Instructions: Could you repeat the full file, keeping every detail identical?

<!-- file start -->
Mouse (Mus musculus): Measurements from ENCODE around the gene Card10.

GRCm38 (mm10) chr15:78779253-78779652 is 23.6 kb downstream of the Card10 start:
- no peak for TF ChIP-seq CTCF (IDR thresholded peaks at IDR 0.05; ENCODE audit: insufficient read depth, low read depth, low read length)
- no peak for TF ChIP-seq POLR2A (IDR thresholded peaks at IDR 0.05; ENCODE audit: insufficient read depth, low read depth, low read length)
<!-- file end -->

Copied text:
Mouse (Mus musculus): Measurements from ENCODE around the gene Card10.

GRCm38 (mm10) chr15:78779253-78779652 is 23.6 kb downstream of the Card10 start:
- no peak for TF ChIP-seq CTCF (IDR thresholded peaks at IDR 0.05; ENCODE audit: insufficient read depth, low read depth, low read length)
- no peak for TF ChIP-seq POLR2A (IDR thresholded peaks at IDR 0.05; ENCODE audit: insufficient read depth, low read depth, low read length)